Because Some People Share A Lot Of Info On Facebook, We Should Admit We've Given Up All Privacy Rights?
from the really-now? dept
While I don’t always agree with Frank Rich, he often does write thoughtful pieces on various current events, but his recent piece arguing that “privacy has jumped the shark,” and that Ed Snowden’s revelations are no big deal because people don’t care about privacy, is a complete train wreck. The basic argument is that because some people share lots of things on Facebook, and other people go on reality TV, it means that no one cares about privacy any more.
The truth is that privacy jumped the shark in America long ago. Many of us not only don’t care about having our privacy invaded but surrender more and more of our personal data, family secrets, and intimate yearnings with open eyes and full hearts to anyone who asks and many who don’t, from the servers of Fortune 500 corporations to the casting directors of reality-television shows to our 1.1 billion potential friends on Facebook. Indeed, there’s a considerable constituency in this country—always present and now arguably larger than ever—that’s begging for its privacy to be invaded and, God willing, to be exposed in every gory detail before the largest audience possible.
Except, that conflates a variety of different issues. Yes, some people choose to share some information about their lives in a very public way. And, certainly, some people think that others “overshare.” But, in all of those cases, it’s generally the person themselves choosing what information to share and how it’s shared. They may want to share lots of information that others would want to be kept private, but nothing in that suggests that Americans do not value their privacy.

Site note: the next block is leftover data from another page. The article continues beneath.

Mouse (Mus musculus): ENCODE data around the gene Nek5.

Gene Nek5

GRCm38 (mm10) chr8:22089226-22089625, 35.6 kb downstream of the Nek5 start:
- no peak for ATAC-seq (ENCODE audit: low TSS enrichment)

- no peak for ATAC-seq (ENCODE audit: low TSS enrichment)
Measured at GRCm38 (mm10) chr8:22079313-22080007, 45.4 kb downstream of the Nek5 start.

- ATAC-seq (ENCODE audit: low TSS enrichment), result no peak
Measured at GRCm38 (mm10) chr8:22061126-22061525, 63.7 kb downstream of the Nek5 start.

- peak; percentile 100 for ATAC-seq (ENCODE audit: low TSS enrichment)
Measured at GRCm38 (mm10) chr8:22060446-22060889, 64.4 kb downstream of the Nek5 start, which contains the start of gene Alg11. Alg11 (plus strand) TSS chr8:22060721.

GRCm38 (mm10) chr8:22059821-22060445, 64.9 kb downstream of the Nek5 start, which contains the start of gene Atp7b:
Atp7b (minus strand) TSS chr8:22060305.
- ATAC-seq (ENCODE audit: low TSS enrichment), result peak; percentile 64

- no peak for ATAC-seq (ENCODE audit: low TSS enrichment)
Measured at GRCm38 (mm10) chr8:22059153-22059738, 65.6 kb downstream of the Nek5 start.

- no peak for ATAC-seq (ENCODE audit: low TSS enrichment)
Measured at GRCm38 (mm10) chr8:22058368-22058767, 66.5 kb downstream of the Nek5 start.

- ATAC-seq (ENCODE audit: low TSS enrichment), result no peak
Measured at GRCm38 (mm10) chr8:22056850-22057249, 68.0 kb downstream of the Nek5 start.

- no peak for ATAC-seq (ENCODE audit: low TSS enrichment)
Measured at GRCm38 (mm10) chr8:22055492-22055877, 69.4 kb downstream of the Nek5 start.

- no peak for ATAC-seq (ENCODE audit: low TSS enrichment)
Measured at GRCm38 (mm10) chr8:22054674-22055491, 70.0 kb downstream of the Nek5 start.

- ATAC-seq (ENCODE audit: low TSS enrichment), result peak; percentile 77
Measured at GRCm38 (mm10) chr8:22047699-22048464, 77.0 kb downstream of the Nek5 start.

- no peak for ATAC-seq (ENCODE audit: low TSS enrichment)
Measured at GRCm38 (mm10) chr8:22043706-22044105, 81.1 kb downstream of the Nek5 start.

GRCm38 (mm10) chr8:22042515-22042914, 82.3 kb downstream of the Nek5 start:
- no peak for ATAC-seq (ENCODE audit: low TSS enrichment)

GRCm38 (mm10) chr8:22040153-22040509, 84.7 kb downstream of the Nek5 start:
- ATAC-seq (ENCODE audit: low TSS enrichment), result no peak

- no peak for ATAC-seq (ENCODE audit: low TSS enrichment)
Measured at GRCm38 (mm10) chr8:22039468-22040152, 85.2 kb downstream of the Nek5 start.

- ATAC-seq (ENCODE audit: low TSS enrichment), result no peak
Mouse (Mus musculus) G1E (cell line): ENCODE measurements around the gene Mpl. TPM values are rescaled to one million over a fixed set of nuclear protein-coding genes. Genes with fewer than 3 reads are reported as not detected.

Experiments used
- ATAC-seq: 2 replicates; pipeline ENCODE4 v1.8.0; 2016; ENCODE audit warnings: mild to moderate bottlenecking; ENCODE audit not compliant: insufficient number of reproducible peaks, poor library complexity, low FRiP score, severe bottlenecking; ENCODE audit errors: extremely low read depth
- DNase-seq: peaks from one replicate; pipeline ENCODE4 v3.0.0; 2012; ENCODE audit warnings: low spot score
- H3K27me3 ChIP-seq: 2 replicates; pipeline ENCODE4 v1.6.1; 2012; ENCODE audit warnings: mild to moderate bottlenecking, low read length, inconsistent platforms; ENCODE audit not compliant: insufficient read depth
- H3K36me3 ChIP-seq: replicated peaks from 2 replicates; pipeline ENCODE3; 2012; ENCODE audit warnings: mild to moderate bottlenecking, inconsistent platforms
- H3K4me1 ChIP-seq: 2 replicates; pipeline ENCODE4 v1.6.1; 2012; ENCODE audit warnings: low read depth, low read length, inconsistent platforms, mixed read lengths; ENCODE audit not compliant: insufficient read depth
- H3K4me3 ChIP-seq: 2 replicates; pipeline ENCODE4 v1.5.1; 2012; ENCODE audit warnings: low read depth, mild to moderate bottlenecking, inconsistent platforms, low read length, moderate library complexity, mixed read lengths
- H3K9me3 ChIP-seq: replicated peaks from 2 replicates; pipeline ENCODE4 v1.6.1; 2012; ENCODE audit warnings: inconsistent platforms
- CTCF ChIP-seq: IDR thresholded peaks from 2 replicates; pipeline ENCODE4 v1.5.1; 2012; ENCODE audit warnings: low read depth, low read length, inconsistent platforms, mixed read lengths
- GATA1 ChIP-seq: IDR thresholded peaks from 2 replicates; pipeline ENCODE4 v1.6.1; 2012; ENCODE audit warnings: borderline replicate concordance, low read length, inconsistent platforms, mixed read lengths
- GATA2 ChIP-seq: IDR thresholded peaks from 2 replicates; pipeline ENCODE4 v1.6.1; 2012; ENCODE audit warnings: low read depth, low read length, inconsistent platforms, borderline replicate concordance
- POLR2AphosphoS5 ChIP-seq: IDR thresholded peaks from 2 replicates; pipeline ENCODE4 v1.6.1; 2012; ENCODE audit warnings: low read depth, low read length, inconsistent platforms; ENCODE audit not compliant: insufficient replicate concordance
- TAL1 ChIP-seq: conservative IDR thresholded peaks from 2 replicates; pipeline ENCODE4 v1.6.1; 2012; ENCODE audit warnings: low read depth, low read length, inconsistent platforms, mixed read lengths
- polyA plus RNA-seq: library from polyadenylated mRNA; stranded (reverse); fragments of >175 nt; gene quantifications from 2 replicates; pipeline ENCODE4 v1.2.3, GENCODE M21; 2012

It’s a hack argument.
He spends many paragraphs going on about the rise of reality TV, never bothering to note that very few people actually appear on reality TV, and an awful lot of people in the public, even those who religiously watch reality TV, would probably have no actual interest in appearing on one of those shows. Part of the appeal is the fact that you get to watch those idiots who seem to not have recognized the typical boundaries that prevent oversharing. Anyone suggesting, as Rich appears to do, that Americans get their beliefs on privacy from how the Robertsons from Duck Dynasty live, or how the Kardashian clan spends their time has a really warped sense of the American public.
Rich’s piece then goes on with the old argument about how anyone who paid attention already knew about this NSA spying. But that’s simply not true. Many, many people suspected it and pointed to hints and scraps of information that indicated it was going on. But the response from the media was generally that there wasn’t enough proof to support those claims, or they were so far out to be in tinfoil hat territory. Snowden’s leaks have done a hell of a lot to reveal the actual details, including the deception of public officials — and the failure of the media to be diligent in getting to the bottom of this story.
Privacy is not an easy issue, and there’s a lot of nuance. To argue that because some people choose to reveal some things, we should all just shut up about actual privacy violations by the government is ridiculous.